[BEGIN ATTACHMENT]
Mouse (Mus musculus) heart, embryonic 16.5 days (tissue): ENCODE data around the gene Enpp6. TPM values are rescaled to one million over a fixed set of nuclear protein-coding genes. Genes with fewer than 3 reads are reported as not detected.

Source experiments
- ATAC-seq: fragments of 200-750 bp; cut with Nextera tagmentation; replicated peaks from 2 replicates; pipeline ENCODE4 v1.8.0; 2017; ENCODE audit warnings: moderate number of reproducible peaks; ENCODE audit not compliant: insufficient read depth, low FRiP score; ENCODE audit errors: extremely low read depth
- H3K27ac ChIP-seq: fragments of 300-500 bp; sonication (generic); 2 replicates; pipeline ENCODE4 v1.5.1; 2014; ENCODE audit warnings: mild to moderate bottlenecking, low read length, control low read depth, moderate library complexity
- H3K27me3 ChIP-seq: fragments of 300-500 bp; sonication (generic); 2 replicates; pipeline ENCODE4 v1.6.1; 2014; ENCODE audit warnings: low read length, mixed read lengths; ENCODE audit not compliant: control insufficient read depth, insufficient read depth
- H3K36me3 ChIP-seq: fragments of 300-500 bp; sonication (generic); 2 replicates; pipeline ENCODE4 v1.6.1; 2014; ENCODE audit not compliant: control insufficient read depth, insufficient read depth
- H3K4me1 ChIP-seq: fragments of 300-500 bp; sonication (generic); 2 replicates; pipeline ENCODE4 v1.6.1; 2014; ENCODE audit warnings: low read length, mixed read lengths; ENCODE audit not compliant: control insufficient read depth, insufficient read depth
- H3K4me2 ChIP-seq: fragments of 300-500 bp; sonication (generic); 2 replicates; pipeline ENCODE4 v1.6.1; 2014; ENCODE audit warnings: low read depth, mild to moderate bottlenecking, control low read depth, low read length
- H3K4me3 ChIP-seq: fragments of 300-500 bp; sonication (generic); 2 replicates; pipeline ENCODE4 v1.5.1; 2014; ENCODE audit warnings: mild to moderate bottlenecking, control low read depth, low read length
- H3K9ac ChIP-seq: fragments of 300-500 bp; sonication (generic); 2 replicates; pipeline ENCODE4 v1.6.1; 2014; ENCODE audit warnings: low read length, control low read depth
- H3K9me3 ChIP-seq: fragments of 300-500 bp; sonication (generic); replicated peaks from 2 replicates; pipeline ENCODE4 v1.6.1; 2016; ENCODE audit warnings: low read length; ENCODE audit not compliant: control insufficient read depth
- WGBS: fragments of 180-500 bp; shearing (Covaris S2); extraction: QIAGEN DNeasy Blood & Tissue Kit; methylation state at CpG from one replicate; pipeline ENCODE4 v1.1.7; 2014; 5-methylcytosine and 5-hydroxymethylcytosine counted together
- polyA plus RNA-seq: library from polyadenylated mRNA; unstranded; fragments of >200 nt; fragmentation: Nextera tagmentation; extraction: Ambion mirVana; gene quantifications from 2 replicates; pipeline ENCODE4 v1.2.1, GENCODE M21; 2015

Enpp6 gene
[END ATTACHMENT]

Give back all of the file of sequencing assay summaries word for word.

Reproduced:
Mouse (Mus musculus) heart, embryonic 16.5 days (tissue): ENCODE data around the gene Enpp6. TPM values are rescaled to one million over a fixed set of nuclear protein-coding genes. Genes with fewer than 3 reads are reported as not detected.

Source experiments
- ATAC-seq: fragments of 200-750 bp; cut with Nextera tagmentation; replicated peaks from 2 replicates; pipeline ENCODE4 v1.8.0; 2017; ENCODE audit warnings: moderate number of reproducible peaks; ENCODE audit not compliant: insufficient read depth, low FRiP score; ENCODE audit errors: extremely low read depth
- H3K27ac ChIP-seq: fragments of 300-500 bp; sonication (generic); 2 replicates; pipeline ENCODE4 v1.5.1; 2014; ENCODE audit warnings: mild to moderate bottlenecking, low read length, control low read depth, moderate library complexity
- H3K27me3 ChIP-seq: fragments of 300-500 bp; sonication (generic); 2 replicates; pipeline ENCODE4 v1.6.1; 2014; ENCODE audit warnings: low read length, mixed read lengths; ENCODE audit not compliant: control insufficient read depth, insufficient read depth
- H3K36me3 ChIP-seq: fragments of 300-500 bp; sonication (generic); 2 replicates; pipeline ENCODE4 v1.6.1; 2014; ENCODE audit not compliant: control insufficient read depth, insufficient read depth
- H3K4me1 ChIP-seq: fragments of 300-500 bp; sonication (generic); 2 replicates; pipeline ENCODE4 v1.6.1; 2014; ENCODE audit warnings: low read length, mixed read lengths; ENCODE audit not compliant: control insufficient read depth, insufficient read depth
- H3K4me2 ChIP-seq: fragments of 300-500 bp; sonication (generic); 2 replicates; pipeline ENCODE4 v1.6.1; 2014; ENCODE audit warnings: low read depth, mild to moderate bottlenecking, control low read depth, low read length
- H3K4me3 ChIP-seq: fragments of 300-500 bp; sonication (generic); 2 replicates; pipeline ENCODE4 v1.5.1; 2014; ENCODE audit warnings: mild to moderate bottlenecking, control low read depth, low read length
- H3K9ac ChIP-seq: fragments of 300-500 bp; sonication (generic); 2 replicates; pipeline ENCODE4 v1.6.1; 2014; ENCODE audit warnings: low read length, control low read depth
- H3K9me3 ChIP-seq: fragments of 300-500 bp; sonication (generic); replicated peaks from 2 replicates; pipeline ENCODE4 v1.6.1; 2016; ENCODE audit warnings: low read length; ENCODE audit not compliant: control insufficient read depth
- WGBS: fragments of 180-500 bp; shearing (Covaris S2); extraction: QIAGEN DNeasy Blood & Tissue Kit; methylation state at CpG from one replicate; pipeline ENCODE4 v1.1.7; 2014; 5-methylcytosine and 5-hydroxymethylcytosine counted together
- polyA plus RNA-seq: library from polyadenylated mRNA; unstranded; fragments of >200 nt; fragmentation: Nextera tagmentation; extraction: Ambion mirVana; gene quantifications from 2 replicates; pipeline ENCODE4 v1.2.1, GENCODE M21; 2015

Enpp6 gene